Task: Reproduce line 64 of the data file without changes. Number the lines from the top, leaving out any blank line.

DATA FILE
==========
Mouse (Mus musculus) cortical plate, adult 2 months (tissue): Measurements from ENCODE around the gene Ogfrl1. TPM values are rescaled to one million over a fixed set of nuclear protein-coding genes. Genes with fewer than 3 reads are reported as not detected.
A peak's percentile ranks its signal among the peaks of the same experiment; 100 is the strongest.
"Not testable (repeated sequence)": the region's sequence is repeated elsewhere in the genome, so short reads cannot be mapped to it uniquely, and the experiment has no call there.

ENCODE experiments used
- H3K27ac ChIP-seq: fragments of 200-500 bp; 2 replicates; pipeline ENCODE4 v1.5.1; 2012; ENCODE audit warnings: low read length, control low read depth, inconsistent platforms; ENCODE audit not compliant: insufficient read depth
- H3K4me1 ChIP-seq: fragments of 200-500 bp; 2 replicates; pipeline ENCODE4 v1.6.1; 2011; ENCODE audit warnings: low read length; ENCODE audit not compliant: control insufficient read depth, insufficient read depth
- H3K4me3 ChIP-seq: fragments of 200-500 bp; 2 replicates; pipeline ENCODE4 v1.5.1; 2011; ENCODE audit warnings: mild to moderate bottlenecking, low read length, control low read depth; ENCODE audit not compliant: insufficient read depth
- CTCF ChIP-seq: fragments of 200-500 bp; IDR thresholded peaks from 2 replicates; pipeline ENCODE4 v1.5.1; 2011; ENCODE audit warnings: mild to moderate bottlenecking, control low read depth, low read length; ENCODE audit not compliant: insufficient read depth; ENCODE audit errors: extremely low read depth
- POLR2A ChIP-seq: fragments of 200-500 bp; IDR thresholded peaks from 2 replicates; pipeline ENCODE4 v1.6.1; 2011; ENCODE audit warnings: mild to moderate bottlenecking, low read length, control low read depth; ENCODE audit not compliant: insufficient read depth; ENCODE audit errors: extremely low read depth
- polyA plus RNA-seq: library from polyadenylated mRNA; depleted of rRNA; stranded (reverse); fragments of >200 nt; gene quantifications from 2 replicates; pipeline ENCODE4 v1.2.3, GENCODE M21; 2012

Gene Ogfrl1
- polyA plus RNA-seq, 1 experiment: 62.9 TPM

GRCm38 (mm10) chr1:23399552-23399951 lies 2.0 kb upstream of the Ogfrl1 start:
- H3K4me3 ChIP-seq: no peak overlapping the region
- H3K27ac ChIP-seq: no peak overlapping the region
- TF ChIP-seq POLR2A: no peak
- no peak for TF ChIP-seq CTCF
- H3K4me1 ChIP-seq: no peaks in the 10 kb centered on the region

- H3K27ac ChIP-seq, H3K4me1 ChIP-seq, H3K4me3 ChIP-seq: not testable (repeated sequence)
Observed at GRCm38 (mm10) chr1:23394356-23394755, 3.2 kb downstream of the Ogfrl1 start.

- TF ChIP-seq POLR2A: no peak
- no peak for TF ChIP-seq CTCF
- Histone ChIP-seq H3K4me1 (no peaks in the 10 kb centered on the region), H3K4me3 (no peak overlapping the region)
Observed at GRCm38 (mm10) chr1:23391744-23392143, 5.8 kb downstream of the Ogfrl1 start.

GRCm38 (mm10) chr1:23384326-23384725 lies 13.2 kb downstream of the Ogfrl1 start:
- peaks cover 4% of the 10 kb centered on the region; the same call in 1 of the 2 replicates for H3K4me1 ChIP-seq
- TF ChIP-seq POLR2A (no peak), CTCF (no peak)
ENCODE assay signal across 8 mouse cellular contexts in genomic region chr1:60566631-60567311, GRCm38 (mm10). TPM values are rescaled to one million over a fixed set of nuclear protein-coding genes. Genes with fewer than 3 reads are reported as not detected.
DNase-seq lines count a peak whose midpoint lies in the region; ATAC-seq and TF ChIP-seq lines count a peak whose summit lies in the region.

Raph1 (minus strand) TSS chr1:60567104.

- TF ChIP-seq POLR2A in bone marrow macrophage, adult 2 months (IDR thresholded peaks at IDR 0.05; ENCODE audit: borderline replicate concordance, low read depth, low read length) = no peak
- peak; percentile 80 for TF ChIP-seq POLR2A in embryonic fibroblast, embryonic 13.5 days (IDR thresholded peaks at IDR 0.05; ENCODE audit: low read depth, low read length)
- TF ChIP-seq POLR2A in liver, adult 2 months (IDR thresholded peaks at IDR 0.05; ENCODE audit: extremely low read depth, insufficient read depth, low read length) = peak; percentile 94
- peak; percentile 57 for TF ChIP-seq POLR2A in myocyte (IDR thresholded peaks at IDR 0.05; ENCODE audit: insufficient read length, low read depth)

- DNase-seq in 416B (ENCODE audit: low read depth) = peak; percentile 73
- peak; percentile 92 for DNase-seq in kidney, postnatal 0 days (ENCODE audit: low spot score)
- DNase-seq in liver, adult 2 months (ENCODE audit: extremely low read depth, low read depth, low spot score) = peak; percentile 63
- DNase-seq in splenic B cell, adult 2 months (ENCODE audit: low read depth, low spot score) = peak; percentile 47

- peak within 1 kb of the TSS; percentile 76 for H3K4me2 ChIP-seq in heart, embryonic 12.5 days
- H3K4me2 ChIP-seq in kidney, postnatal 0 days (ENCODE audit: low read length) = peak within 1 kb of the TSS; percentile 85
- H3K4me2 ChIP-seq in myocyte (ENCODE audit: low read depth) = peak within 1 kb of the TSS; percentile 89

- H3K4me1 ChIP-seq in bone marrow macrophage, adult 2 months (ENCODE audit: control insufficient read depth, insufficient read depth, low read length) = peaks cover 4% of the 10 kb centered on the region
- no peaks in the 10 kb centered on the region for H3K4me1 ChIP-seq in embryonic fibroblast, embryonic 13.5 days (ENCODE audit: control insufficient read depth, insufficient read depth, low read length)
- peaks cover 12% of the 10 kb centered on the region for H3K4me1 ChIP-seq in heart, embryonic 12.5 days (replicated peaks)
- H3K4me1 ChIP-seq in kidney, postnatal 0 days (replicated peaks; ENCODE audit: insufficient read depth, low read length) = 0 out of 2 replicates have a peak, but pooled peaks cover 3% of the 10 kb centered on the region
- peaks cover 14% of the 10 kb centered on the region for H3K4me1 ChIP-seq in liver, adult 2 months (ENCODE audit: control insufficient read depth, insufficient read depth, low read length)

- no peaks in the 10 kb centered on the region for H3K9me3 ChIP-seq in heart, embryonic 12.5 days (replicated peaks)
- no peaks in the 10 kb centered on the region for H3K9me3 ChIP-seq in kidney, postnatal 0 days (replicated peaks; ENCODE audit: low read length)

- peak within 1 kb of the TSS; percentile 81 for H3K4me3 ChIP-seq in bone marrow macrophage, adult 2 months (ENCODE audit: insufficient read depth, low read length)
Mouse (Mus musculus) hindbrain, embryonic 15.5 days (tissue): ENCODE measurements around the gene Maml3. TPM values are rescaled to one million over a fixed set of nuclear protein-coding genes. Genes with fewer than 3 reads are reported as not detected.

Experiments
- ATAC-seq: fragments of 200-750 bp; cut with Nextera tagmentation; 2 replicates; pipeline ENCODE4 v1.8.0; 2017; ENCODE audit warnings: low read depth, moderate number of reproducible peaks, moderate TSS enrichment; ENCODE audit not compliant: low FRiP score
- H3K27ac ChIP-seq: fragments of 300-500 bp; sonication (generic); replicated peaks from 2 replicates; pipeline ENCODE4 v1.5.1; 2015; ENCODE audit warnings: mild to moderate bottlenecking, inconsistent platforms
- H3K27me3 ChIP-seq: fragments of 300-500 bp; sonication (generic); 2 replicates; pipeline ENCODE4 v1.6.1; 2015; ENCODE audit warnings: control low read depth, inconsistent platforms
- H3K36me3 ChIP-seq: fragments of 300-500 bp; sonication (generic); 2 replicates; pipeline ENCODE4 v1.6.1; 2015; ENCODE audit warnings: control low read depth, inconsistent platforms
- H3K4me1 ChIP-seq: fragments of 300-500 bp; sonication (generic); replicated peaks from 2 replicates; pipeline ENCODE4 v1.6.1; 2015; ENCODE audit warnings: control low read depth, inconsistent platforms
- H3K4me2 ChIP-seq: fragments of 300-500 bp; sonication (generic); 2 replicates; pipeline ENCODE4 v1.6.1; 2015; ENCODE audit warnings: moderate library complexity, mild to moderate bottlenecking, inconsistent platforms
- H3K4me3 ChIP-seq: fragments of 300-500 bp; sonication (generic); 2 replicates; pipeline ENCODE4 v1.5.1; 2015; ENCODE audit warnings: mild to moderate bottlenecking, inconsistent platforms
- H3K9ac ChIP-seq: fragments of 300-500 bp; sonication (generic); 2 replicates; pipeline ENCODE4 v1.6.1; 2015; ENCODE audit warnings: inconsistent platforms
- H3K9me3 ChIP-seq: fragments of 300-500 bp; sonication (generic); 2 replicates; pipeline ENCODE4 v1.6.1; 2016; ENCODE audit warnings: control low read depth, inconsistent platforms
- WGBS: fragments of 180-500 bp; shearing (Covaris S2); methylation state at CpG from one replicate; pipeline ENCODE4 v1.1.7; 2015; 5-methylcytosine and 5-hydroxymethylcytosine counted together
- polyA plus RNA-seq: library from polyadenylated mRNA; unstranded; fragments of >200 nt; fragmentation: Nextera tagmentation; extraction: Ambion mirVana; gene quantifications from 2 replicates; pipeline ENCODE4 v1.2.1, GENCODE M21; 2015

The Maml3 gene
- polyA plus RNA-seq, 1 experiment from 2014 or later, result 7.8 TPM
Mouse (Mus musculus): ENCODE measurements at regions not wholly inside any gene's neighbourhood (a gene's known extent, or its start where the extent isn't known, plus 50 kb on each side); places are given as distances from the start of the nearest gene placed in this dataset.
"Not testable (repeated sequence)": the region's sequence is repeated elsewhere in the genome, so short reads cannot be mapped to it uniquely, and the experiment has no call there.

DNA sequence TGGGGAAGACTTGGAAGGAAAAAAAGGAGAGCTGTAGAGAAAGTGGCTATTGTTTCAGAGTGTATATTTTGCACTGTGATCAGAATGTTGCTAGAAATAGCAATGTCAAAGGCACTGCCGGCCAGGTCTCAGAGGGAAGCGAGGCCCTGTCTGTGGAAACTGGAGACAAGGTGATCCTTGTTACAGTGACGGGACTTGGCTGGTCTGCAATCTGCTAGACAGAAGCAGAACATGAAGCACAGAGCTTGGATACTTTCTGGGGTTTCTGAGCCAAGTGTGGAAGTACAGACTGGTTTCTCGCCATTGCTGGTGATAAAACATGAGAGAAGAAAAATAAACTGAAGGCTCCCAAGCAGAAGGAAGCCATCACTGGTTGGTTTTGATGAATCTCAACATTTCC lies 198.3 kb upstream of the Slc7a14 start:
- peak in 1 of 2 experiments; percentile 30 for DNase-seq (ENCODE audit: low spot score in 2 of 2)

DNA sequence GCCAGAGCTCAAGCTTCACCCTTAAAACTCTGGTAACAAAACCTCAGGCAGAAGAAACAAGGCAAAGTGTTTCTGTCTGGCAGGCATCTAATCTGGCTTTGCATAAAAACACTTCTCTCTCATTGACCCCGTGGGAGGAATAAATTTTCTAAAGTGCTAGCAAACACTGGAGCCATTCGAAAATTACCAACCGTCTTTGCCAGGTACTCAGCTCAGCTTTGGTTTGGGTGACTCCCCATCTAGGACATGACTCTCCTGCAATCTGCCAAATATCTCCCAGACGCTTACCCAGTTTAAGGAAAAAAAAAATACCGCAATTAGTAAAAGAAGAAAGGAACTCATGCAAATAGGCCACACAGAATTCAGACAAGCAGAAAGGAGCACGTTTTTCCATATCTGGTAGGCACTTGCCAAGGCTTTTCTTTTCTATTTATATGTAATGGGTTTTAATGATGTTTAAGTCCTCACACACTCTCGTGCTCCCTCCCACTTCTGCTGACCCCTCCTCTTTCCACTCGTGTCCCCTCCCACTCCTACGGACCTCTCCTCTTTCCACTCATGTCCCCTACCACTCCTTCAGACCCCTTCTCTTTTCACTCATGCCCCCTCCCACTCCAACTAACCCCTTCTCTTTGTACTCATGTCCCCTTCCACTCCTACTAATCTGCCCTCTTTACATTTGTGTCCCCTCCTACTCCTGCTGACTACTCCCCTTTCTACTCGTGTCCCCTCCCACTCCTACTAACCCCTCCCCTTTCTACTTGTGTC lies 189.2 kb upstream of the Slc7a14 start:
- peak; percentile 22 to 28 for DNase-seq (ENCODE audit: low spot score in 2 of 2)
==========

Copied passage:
- polyA plus RNA-seq, 1 experiment from 2014 or later, result 7.8 TPM